in 2012. so you know, i look at the arena, als arena right now and i know there's some great momentum but at the same time, i realize my prognosis is, very similar to tony's or very similar to a lot of als patients i see on a day-to-day basis. when you're in a wheelchair with a respirator people may think this person is completely out of it. they have no idea what's going on. they have totally checked out but as neil mentioned, we can hear, smell, breathe, feel just the same as anyone else. it's almost just imagine being trapped inside your own body because your brain function is as sharp as a tack. so i have, i realize that this is a possibility and i am, that's what drives me every day to get up in the morning and create awareness and let people know that this is not your grandfather's disease, this is a serious problem that i think needs to be rectified. we are passing away so
quickly that there is not enough people to make enough stink to say listen, this needs to be changed. but with the help of folks like dr. neil, dr. kandel and the wonderful people that i'm treated with, we are, really making some great strides so that's why i join the board of directors for an organization called-- for life which was started in '06 by a gentleman named avi cramer from israel. he was diagnosed in '04, his first semester of harvard business school and him and his friends decided, those ivy leaguers being very smart like we are said we need to change. and we need to adapt on how we are raising funds and raising awareness. and price for life is exactly what it describes. it's incentive based research. you bring us a 3r06 entreatment for als we will write you a check for $1 million. and it's created a great buzz and there aren't just als people researching this. people from all over the world vying for that prize
and we're hoping that you know this will expedite the process of finding some good treatments and that's why i'm optimistic and very hopeful for the future. >> rose: you actually don't think those ivy leaguers are any smarter than people that went to boston college. >> we hear they went to harvard because they couldn't get on the bc baseball team. >> eric, i'm right there with you. >> rose: richard, thank you for coming up from orlando. tell me about sma. >> sma is genetically based, 100% of the time. it's tallty-- actually fairly common. the most common fatal genetic disease in infancy and yet most people have never heard of it. that is because many of the babies don't live very long. and unfortunately, at the most severe end, it's really quite a striking disease. and similar to what we saw on the video with the who needed breathing support, nutritional support, that same level of intensity needs to be considered with these babies with sma.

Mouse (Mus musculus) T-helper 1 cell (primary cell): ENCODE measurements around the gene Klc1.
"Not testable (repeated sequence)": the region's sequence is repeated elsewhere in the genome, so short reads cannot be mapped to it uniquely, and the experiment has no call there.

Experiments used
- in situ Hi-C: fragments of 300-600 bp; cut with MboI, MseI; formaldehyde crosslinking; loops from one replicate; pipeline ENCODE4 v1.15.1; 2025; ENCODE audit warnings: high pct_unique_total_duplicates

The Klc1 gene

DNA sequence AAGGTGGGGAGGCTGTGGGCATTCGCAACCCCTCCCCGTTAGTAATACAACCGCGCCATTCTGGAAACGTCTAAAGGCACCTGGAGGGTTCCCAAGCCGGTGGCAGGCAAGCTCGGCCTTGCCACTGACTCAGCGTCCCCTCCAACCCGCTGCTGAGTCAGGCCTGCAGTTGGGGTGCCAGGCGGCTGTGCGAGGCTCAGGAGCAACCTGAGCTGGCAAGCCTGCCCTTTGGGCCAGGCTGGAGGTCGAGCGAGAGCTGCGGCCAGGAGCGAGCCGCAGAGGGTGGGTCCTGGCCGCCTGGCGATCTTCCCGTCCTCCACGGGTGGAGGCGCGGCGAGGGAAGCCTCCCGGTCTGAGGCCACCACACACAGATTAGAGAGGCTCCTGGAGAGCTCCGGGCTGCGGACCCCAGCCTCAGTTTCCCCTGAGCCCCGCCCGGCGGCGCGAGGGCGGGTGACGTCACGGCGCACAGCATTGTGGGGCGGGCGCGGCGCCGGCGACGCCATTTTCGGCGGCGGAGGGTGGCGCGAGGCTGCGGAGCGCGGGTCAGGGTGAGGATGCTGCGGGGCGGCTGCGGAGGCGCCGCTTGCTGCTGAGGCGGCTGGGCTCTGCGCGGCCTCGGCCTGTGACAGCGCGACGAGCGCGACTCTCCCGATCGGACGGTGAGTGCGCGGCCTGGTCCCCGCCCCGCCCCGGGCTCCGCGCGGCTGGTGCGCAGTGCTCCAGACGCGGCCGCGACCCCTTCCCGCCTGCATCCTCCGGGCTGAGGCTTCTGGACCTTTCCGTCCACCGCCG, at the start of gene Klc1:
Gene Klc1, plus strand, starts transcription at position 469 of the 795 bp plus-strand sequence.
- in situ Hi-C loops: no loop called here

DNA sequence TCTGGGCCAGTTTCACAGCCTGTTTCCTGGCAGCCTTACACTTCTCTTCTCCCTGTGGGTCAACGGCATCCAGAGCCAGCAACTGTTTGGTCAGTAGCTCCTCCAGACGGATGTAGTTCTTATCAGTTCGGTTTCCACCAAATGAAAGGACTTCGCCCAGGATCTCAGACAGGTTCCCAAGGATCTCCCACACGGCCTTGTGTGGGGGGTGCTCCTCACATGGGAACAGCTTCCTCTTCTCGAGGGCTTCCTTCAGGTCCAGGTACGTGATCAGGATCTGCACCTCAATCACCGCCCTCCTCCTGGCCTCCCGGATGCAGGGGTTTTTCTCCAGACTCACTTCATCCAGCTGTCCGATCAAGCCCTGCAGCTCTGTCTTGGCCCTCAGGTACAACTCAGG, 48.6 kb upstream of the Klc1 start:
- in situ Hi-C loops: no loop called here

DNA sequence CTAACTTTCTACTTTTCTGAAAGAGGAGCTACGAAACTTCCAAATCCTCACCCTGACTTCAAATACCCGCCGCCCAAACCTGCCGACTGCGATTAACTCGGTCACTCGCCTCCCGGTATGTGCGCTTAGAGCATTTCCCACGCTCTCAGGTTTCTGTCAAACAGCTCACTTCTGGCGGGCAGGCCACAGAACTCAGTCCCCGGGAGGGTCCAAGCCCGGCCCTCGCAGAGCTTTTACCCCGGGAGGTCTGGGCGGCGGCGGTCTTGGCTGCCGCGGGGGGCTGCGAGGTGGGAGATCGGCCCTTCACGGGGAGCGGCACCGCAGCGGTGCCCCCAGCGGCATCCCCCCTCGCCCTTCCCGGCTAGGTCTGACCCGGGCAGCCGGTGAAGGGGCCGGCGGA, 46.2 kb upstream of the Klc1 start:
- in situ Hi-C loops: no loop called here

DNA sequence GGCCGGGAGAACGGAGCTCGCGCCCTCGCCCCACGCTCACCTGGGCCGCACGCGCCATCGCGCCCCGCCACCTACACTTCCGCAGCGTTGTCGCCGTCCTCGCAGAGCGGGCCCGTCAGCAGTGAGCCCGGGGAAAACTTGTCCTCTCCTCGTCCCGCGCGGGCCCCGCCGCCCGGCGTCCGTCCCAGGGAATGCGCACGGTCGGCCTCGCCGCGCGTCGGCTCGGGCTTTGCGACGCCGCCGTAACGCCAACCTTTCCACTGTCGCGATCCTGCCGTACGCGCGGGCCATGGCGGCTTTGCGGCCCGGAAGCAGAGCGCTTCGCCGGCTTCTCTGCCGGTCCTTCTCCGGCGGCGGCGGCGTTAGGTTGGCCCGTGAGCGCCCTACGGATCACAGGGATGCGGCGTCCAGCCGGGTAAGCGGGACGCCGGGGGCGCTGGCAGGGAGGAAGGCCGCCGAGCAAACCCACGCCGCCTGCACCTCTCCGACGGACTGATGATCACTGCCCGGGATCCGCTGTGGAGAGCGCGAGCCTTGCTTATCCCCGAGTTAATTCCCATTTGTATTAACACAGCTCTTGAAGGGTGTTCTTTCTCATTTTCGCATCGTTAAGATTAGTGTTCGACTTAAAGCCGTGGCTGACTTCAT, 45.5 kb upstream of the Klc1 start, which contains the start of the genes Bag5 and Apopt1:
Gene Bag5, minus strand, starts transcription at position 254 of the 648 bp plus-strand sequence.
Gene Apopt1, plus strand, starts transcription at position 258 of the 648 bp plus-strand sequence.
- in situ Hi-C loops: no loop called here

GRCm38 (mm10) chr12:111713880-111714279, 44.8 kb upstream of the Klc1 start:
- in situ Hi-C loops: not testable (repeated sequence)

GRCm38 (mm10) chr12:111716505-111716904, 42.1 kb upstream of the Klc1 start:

but one of the main distinctions even though it is a motor neuron disease just like als and it's a neurodegenerative disease where these motor neurons fail, and that's a cross-section of the spinal cord very similar to what neil showed us just before in als. and on the top you can cease those purple staining cells. those are the motor neurons that should be there. and in the bottom panel you can see that same section of the spinal cord from a baby with sma and the absence of those motor nears on. almost an identical picture to what we saw in als and yet the basic mechanism behind it and the cause and the way it evolves is really quite different as eric pointed out initially. so sma is called spinal muscular atrophy because it's these nerves in the spinal cord, that's the spinal part. an when those motor neurons fail it leads to muscle wasting or atrophy it was
first described in the 19th century around the same time as als but the genetic basis wasn't identified until 1995 so about midway through my career hi already been seeing babies and children with sma for about 15 years and then the gene was identified and that changed everything. and i want to talk a little bit about that because that's really focused our understanding of the disease and some treatment strategies. but first i want to give you a sense of what the broad clinical range is. and we break sma down into four types. and we break it down into types one, two, three, four. and type one is the most severe form it presents in little babies in the first few months of life. and unfortunately they don't thrive very well. and without feeding support, breathing support, often they don't reach their first birthday. but now with better management we've learned to be able to keep these babies going and many actually get to age ten or so but at great expense. and the same ethical issues and technical challenges
that we have with als we're facing with these little babies with sma. so that's the type 1 form of sma. and next is what we call type ii. and that's an intermediate form that presents later in infancy, somewhat less severe. these babies do get to sitting but they don't walk. the type 1 babies unfortunately they don't roll, they don't sit but the type ii children they get to sitting. and what's most interesting is there's typically a long platteau period. they will get to sitting. they never walk but they stay pretty of the same. and at age 20 they're not too different than they were at age 2. over that time course, however, they do develop increasing problems because it's a progressive disease. they're having problems with their breathing. they made need some breathing support. they have trouble with their feeding and they need nutritional support with feeding tubes and they get curvature of the spine and need orthopedic surgery to